NIA Did Not Make Effort To Go Out In The Sun To Collect Independent Evidence- Kerala HC While Acquitting Accused In 2006 Kozhikode Bomb Blasts
A Division Bench of the Kerala High Court has acquitted two accused in the 2006 Kozhikode Bomb Blasts, by allowing an appeal filed by them, while dismissing the appeal filed by the National Investigative Agency (NIA) against the acquittal of the rest of the two accused by the Trial Court.
The Special Court for NIA Cases at Ernakulam had found accused Nos. 1 and 4 guilty of the offences under Sections 16(1) and 18 of the Unlawful Activities Prevention Act, 1967 (UAPA) and were sentenced to imprisonment for life. They were also sentenced to three years imprisonment under Section 124(A) of IPC and a further sentence of two years under S.153(A) of IPC. Accused No. 1 was further sentenced to imprisonment for life under Section 4(b) of the Explosive Substances Act, 1884.
The appeal of the NIA was against the acquittal of accused Nos. 3 and 9 by the Trial Court.
The accused Nos. 2 and 8 are absconding and accused No. 6 died in an encounter in Kashmir. Accused No. 5 was not charge-sheeted.
The Trial Court relied heavily on the testimony of the accused No. 7, who had turned approver and was examined as PW1.
The Judgment of the Kerala High Court is by a Bench of Justice K. Vinod Chandran and Justice Ziyad Rahman A. A.
Advocates Suresh Babu Thomas and S. Rajeev appeared for the accused in their appeal while Senior Counsel Sonia Mathur, appeared for the NIA, and Advocate P.C.Noushad appeared for the accused acquitted by the Trial Court in NIA's appeal.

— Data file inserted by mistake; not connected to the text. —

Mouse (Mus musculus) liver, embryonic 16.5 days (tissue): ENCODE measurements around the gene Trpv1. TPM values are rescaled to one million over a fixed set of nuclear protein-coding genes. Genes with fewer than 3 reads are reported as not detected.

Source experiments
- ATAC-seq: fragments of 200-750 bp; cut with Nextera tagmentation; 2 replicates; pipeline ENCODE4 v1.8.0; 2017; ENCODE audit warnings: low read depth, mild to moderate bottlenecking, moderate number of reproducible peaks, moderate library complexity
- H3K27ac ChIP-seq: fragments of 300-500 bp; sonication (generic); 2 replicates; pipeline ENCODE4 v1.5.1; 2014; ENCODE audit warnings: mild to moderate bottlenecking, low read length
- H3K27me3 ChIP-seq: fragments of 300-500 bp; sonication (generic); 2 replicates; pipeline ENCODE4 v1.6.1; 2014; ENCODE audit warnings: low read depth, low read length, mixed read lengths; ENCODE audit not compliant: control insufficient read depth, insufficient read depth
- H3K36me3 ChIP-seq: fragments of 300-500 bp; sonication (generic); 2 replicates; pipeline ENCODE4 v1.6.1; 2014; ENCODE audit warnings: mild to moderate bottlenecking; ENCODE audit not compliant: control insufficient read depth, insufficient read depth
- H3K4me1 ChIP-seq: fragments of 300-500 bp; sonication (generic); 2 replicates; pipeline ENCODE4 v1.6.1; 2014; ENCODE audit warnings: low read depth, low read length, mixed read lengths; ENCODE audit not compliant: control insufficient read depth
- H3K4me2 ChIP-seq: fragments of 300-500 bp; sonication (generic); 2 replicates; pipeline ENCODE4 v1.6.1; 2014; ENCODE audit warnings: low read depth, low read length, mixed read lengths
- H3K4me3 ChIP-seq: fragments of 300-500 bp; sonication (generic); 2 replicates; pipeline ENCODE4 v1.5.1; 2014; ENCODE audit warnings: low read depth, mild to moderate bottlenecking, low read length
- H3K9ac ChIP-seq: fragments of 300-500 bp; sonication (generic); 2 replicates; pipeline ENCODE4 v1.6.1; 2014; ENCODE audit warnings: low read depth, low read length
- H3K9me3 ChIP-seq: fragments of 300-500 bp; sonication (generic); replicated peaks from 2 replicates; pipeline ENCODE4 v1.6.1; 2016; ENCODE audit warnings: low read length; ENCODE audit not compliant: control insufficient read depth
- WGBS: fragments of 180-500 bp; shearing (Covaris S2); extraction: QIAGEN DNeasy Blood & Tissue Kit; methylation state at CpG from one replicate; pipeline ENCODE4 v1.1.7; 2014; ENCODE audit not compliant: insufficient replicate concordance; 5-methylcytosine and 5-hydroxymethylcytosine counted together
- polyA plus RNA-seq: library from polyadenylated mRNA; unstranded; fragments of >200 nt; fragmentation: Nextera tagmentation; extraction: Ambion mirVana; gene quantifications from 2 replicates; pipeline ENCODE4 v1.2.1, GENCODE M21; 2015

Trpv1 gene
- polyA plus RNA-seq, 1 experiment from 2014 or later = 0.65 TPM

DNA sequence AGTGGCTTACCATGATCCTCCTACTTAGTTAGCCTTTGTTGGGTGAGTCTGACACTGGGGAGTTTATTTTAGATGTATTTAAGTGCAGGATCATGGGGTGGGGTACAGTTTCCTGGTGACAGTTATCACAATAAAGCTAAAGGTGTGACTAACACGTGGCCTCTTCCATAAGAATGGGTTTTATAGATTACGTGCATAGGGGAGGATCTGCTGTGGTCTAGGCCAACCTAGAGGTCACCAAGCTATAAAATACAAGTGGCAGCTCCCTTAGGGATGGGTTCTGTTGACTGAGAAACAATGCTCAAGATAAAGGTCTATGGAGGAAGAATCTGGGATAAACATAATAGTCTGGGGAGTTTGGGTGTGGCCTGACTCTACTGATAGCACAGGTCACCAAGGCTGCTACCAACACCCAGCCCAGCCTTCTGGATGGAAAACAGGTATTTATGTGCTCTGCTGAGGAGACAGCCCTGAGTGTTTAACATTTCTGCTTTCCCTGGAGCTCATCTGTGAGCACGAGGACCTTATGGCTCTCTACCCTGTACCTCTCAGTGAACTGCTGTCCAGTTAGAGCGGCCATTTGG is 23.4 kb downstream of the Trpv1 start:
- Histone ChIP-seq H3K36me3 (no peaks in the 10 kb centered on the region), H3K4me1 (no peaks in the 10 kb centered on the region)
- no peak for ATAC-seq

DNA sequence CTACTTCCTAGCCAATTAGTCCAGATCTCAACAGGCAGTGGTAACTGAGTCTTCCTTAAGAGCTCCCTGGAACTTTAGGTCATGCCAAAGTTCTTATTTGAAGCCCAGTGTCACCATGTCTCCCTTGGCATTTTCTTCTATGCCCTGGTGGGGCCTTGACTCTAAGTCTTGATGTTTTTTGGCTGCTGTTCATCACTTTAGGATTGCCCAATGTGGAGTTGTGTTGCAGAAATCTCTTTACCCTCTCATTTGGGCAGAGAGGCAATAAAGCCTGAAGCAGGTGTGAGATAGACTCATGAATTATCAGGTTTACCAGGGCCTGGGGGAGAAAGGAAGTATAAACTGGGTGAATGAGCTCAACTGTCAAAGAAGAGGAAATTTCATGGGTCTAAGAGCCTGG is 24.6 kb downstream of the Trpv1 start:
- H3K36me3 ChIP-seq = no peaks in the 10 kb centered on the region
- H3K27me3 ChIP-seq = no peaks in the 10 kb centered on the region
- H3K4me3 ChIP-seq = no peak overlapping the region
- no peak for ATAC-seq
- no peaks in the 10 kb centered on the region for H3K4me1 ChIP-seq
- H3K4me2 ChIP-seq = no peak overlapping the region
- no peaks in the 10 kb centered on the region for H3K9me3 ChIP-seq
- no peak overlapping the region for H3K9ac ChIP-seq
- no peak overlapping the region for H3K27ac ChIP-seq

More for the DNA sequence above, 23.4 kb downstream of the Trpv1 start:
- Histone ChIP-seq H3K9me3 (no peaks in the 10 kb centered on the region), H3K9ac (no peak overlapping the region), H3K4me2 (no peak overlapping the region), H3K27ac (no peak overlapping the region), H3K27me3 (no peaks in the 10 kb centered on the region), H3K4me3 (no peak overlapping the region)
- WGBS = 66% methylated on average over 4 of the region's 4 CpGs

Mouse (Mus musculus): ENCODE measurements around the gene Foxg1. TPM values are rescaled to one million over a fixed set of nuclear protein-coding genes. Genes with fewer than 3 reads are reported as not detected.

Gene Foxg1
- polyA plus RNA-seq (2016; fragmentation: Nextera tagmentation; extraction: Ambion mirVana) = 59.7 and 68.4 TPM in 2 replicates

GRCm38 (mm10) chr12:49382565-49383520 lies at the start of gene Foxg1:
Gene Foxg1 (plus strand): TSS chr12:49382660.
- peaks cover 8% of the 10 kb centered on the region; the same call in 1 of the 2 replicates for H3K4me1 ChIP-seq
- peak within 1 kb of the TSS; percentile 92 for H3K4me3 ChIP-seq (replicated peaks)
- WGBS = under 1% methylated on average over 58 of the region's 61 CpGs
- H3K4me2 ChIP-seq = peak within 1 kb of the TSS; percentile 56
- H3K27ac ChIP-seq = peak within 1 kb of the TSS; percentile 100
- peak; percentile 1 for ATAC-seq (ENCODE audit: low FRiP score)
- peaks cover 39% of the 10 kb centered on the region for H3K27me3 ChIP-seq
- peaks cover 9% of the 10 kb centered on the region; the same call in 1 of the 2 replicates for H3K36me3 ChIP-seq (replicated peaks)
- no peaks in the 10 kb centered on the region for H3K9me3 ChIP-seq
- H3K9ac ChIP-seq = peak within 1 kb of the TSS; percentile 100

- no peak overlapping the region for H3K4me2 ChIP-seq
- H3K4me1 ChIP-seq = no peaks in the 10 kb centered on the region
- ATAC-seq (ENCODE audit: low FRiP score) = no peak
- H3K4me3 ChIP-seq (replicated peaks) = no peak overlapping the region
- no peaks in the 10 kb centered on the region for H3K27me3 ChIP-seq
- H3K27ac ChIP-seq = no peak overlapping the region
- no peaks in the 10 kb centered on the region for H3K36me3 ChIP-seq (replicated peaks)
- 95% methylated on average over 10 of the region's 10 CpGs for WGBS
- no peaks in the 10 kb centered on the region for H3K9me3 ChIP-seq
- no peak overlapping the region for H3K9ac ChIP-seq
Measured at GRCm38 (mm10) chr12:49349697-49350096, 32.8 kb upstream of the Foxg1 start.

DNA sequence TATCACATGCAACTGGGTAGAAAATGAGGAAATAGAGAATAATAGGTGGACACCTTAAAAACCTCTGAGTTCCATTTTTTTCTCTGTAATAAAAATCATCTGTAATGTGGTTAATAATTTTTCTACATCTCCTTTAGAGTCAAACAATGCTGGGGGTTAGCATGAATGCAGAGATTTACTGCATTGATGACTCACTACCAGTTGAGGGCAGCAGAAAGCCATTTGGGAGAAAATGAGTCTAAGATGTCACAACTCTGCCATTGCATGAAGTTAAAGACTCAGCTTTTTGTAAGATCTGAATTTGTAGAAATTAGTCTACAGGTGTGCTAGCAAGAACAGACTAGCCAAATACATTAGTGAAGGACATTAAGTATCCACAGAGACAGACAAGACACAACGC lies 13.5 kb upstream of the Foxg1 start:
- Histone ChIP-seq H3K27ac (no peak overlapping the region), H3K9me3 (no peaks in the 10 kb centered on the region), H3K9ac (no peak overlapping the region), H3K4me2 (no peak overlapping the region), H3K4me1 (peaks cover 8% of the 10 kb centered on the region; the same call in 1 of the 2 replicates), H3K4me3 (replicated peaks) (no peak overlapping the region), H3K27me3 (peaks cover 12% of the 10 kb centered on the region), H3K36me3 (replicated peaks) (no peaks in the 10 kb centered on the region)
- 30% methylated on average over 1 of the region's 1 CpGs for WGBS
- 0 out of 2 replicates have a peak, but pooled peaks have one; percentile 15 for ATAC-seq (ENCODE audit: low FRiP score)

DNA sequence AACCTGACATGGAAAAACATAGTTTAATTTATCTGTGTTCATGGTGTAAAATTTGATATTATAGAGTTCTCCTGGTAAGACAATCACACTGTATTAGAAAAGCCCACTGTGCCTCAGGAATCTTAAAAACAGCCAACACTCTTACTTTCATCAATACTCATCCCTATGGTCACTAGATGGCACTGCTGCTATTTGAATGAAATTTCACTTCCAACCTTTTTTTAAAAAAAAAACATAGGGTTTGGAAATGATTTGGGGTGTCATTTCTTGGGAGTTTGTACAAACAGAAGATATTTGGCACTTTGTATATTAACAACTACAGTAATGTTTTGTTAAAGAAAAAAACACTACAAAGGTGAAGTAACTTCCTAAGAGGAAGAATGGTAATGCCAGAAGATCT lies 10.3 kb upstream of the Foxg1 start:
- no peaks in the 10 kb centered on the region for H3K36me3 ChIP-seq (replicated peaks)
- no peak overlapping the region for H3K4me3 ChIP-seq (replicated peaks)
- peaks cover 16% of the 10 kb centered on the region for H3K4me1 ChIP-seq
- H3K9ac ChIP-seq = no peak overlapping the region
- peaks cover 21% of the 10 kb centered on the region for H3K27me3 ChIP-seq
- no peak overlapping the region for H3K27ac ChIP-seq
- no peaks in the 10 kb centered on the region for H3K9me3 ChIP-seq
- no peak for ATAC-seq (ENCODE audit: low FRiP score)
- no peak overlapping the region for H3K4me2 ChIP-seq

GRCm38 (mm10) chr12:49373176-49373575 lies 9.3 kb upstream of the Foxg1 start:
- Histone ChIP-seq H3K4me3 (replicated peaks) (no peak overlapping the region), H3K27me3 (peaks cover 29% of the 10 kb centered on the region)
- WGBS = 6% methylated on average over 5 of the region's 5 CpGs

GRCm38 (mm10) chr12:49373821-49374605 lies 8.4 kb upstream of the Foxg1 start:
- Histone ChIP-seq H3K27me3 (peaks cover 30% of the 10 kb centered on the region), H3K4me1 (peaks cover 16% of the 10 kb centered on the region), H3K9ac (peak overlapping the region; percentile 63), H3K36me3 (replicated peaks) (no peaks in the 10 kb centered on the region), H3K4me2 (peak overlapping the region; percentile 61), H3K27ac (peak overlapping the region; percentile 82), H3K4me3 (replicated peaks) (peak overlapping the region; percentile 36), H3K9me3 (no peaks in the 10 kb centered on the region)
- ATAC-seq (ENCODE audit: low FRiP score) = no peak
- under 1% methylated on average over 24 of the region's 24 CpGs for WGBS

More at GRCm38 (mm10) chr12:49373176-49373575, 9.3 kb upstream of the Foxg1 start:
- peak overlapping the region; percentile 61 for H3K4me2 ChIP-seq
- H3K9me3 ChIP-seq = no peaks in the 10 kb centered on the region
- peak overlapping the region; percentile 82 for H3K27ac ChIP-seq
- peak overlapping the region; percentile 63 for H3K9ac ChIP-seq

Primary Arguments of the Convicts
- Accused No. 1 (A1) was not identified by anyone at the scene of occurrence or by the approver.
- The disclosure statements, the confessions allegedly made by A1, are inadmissible in evidence and are not confession under Section 27 of the Evidence Act. No recovery was made based on the statements.
- The alleged motive behind the act was retaliation against the denial of bail to the accused in the second Marad incident (a communal riot) in May, 2003, but the gelatin sticks were procured in 2002, long before that.
- The gelatin sticks are perishable and could not have been used long after procurement.
- Explosives Act could not have been applied without obtaining prior consent of the District Magistrate.
NIA's Appeal Against Acquittal
In NIA's appeal against the acquittal of accused Nos. 3 and 9 by the Trial Court, it was argued that it was pursuant to the disclosure made by A3 that the site of the experimental blasts came to the notice of the Investigating Agency. It was argued that PW1 speaks of A9 and his involvement in the placing of the bomb at one of the locations.
Contradiction in Oral Arguments of NIA, Pleadings and Evidence